The city’s Water Department couldn’t find a leak at a Haverhill woman’s home, and neither could a privately hired plumber.
Now the woman is being asked to pay a whopper of a water bill, nearly $1,600 for three months usage instead of her normal $100.
Anne Proctor and the city appear to be at an impasse. She said it must have been a mistake, possibly a faulty meter reading, while city water officials say the meter was operating properly and that the big bill likely resulted from an undetected leak that somehow was eventually resolved.
The only recourse Proctor has is to file for an abatement with the city in hopes of being granted some sort of leniency, officials said.
“Unfortunately, I have no choice but to pay it,” said Proctor, who owns a condex near Haverhill High School. “You should not have to pay and then try to get your money back. But I will pay my bill, just as long as it’s an accurate bill.”
She said she was told she has to pay the bill before she can go before the city’s Water and Wastewater Abatement Board to plead her case.
“I’m angry and frustrated,” Proctor said. “If I pay this in full, it’s more than my mortgage (payment). And if I pay it in installments, they’ll charge me 14 percent interest.”
The situation Proctor finds herself in began when she received her most recent quarterly water bill.
Instead of her typical bill of about $100 for roughly 12,000 gallons of water, Proctor was billed $1,593 for about 185,000 gallons of water — more than 15 times her average water usage for three months.
She said she doesn’t have a swimming pool, doesn’t have a lawn sprinkler system and can’t explain such an abnormally high level of usage.
“I called the Water Department thinking it was an error and was told I have a leak and that I must have used all that water,” she said. “How can one person use that much?”
Proctor said the city gave her dye tablets to test for leaks, but she could not detect any leaks. She then hired a plumber, who also could not find any leaks, she said.
“The water plant manager was here and he said there didn’t seem to be any leaks,” she said. “If a toilet tank was leaking, I would have heard it.”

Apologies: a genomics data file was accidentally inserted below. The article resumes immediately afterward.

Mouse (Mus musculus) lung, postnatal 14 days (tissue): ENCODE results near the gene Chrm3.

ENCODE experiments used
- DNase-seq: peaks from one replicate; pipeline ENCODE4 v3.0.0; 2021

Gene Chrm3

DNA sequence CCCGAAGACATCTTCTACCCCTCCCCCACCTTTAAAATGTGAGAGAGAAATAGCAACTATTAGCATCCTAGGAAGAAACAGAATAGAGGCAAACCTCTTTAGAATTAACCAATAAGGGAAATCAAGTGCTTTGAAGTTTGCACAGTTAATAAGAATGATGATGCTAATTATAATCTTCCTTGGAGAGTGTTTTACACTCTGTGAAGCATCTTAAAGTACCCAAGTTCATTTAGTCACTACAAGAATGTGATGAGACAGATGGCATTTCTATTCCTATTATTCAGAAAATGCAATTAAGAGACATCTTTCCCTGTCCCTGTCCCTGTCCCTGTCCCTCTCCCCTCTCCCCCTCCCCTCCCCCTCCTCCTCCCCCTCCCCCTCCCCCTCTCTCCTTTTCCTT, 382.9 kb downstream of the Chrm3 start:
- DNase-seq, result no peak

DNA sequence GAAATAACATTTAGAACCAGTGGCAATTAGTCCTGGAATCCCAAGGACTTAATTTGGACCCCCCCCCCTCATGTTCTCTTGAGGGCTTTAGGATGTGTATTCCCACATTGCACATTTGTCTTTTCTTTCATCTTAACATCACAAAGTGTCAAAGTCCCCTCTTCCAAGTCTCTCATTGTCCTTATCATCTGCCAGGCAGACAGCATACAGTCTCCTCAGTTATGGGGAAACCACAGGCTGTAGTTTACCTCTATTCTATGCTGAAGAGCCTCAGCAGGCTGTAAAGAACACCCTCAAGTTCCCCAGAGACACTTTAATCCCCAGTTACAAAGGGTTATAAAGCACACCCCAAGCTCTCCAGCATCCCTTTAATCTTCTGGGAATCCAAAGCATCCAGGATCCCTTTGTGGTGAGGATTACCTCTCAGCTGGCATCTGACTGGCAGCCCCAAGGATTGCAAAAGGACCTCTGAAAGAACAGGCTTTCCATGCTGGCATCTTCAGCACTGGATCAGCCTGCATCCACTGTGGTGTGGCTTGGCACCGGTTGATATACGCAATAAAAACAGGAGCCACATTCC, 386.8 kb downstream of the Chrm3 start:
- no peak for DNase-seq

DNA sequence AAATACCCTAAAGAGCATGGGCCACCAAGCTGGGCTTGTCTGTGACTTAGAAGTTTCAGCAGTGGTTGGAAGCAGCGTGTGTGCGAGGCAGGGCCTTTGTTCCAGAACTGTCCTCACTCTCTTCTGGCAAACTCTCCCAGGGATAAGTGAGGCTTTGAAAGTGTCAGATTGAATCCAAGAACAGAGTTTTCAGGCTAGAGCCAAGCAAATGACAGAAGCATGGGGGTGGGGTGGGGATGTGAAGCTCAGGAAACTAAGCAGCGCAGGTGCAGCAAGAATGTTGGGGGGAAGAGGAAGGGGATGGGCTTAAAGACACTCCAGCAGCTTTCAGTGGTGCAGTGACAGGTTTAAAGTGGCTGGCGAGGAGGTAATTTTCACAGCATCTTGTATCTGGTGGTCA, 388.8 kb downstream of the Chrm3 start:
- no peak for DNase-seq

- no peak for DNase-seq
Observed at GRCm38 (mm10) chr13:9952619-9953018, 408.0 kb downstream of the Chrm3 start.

“Whether I heard it or not, there wasn’t a leak,” she said.
Robert Ward, the city’s water and sewer director, said meter readings confirmed the high level of usage, and that testing of the meter showed it was working properly.
Proctor said the plumber she hired tested all the fixtures in her home, but was unable to detect any leaks.
“I met with Bob Ward and he said I could get a meter test done, which we had done by the city meter reader,” she said.
Proctor said her meter was replaced with a new one and that her father, John Proctor, was present when the meter which was removed from her home was tested. John Proctor said he’s read about faulty meter readings taking place in communities across the country and wonders if there is an undiscovered problem with the meter that was removed from his daughter’s home.
“Since they tested the meter, I’ve found that it’s not a definitive test as air could get into the line and disrupt the reading and vibrations could affect the meter as well, causing a false reading,” John Proctor said. “But when you passed pure water through it, the meter was correct.”
Ward said a leaky toilet tank could result in the loss of more than one gallon of water per minute, which he said would amount to about 1,875 gallons lost per day, or 168,750 gallons lost in three months.
“Whether it was a toilet leak, a faucet leak or something else, we just don’t know,” Ward said.
Anne Proctor said she has filed for an abatement, but there is no guarantee she will get any relief. And if she doesn’t pay her bill, she’s worried the city will shut off her water.
“That’s what they told me will happen if I don’t pay the bill,” she said. “And for a building to be habitable, you have to have running water.”
Ward said the abatement board, of which he is chairman, will try to be fair.
“If you come before the board and tell us you hired a plumber, that the meter usage is back to normal and that you’ve checked everything and can you help me out, purely on the basis of financial relief, and the board understands that,” Ward said.
But, Ward said the board will want to be assured the problem is not going to happen again.
“A typical scenario is if you have a high bill, you pay the bill, find the leak, submit your bills to the board, come to a meeting and state your case,” Ward said. “Before the meeting, we’ll go out and read the meter to ensure the usage is at a normal level.”
Ward said the abatement process takes time. He said the abatement board meets every two or three months, based on the billing cycle.
Ward said the board he chairs is made of four residents appointed by the mayor.
“We understand that things happen and that a lot of things can go wrong, which is why we have the abatement board process,” Ward said. “These are water/wastewater user rates and we can’t arbitrarily tell someone we’ll give them their money back. We have a specific process for obtaining some relief.”
Ward said water/wastewater customers can help avoid running into situations like these by checking their water meter readings on a regular basis.